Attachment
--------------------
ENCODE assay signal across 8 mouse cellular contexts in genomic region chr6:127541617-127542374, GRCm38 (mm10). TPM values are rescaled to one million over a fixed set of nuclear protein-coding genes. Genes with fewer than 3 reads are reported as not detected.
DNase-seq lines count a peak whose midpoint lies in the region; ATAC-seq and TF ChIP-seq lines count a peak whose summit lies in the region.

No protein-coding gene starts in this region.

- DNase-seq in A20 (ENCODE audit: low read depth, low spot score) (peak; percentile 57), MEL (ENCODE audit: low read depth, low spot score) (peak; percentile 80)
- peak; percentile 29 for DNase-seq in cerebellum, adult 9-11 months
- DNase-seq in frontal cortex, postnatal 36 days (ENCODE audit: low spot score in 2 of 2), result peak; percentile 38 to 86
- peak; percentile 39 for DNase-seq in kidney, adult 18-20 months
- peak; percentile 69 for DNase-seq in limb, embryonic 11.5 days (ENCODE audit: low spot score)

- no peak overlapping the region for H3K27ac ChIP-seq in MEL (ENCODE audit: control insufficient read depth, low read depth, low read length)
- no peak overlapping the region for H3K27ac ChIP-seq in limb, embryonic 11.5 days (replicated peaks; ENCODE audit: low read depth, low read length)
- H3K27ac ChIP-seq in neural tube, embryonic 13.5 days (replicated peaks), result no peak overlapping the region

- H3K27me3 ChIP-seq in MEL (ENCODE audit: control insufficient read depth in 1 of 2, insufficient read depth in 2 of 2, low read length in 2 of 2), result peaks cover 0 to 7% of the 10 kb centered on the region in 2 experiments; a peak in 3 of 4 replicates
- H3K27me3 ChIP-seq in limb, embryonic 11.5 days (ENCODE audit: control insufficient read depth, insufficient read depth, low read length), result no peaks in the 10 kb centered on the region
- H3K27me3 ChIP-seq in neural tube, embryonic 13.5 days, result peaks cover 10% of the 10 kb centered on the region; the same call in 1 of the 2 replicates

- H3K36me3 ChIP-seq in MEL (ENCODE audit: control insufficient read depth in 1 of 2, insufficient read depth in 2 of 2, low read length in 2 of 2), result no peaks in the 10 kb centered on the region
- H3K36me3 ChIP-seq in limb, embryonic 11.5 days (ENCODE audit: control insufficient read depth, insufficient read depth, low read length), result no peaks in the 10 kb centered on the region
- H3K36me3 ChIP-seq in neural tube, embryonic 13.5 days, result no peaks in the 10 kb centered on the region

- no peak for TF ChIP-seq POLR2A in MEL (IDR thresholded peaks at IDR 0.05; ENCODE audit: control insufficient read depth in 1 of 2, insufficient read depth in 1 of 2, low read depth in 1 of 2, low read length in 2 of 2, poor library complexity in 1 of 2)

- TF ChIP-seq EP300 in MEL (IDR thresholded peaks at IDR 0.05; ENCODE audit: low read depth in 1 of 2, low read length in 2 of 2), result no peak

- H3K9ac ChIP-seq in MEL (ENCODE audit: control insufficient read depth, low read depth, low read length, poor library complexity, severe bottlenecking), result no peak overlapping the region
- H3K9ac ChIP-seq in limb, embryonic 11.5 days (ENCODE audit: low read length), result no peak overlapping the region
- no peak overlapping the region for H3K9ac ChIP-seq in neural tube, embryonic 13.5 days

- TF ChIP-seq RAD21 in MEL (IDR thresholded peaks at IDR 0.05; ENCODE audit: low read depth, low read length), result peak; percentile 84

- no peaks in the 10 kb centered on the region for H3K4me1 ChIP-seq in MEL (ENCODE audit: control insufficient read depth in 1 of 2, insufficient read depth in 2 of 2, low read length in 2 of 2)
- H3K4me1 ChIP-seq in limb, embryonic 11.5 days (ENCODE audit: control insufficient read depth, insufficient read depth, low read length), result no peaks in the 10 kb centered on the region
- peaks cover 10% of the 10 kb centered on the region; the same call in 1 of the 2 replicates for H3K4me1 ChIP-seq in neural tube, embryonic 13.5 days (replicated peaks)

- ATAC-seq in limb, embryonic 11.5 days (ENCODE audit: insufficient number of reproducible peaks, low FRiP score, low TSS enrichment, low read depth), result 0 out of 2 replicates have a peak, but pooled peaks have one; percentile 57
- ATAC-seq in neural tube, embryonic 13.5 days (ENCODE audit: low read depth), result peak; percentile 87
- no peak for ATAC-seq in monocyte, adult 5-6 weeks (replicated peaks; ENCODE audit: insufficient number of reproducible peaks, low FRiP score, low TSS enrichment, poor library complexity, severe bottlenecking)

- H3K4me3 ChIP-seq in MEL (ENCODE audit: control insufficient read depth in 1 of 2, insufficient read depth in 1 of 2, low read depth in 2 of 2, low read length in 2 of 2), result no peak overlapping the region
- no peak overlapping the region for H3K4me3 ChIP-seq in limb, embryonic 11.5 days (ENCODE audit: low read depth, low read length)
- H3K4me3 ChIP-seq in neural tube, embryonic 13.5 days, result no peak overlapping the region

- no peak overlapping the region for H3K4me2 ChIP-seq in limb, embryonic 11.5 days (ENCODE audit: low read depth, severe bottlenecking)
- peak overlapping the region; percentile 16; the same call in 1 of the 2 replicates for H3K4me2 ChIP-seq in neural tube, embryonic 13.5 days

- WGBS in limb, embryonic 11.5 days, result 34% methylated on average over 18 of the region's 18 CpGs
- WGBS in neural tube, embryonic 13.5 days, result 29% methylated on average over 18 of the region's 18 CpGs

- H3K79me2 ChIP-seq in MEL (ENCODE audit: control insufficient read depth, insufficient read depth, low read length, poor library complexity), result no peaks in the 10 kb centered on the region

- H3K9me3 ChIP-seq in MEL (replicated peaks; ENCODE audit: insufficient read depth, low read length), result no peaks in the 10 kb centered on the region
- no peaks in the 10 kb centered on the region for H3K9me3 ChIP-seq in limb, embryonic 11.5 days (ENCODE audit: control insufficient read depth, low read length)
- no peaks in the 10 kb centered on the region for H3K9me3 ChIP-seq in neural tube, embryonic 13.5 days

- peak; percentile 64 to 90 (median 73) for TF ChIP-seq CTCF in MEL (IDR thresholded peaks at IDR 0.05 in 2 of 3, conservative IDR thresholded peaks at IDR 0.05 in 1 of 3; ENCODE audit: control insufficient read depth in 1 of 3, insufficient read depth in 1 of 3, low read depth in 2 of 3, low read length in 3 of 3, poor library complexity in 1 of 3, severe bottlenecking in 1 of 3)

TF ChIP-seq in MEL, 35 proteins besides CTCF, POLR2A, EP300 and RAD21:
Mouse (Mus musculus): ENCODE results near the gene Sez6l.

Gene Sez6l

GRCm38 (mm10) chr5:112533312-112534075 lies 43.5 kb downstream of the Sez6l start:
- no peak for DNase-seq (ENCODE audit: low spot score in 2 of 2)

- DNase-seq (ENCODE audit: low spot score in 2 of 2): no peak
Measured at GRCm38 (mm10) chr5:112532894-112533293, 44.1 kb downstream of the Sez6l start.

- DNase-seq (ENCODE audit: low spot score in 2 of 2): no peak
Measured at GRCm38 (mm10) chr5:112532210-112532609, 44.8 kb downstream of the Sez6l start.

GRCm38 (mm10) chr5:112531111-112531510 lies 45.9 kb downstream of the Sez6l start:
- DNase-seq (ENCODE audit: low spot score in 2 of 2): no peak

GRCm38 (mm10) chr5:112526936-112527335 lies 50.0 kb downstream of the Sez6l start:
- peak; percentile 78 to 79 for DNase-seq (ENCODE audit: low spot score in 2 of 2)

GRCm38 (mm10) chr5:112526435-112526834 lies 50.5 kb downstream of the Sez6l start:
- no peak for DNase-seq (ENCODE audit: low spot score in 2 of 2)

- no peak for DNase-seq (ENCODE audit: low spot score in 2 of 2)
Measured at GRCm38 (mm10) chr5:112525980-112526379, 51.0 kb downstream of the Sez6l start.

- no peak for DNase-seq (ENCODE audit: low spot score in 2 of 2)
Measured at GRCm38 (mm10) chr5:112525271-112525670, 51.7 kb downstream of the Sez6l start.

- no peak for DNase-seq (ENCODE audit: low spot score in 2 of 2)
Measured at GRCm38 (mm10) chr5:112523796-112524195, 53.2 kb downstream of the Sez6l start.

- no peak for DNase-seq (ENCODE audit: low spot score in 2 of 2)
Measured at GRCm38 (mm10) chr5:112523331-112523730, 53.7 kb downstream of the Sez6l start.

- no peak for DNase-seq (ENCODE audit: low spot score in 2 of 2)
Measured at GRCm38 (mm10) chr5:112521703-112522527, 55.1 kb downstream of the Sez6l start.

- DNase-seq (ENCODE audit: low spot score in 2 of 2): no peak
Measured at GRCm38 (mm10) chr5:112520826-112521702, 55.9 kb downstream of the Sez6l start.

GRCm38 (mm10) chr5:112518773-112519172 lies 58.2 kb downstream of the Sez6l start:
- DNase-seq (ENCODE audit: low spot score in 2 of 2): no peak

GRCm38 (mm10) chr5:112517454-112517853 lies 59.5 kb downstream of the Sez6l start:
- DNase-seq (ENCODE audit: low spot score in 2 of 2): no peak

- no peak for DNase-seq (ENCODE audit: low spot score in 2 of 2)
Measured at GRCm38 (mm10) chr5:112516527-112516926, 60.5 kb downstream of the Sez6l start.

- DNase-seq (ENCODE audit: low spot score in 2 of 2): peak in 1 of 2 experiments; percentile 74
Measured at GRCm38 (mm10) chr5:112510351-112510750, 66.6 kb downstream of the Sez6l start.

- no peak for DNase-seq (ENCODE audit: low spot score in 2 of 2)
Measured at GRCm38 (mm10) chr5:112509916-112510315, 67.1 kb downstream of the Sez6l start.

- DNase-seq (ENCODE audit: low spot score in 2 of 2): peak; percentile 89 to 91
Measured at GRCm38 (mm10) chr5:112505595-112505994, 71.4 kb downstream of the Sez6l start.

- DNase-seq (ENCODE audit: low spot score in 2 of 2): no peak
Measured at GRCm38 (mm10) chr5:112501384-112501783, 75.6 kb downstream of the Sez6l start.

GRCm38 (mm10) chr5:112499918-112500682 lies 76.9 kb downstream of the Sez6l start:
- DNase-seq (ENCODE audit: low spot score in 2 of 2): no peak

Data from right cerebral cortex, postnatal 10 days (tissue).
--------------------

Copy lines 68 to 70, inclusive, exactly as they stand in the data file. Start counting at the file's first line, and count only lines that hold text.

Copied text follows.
Measured at GRCm38 (mm10) chr5:112520826-112521702, 55.9 kb downstream of the Sez6l start.

GRCm38 (mm10) chr5:112518773-112519172 lies 58.2 kb downstream of the Sez6l start:
- DNase-seq (ENCODE audit: low spot score in 2 of 2): no peak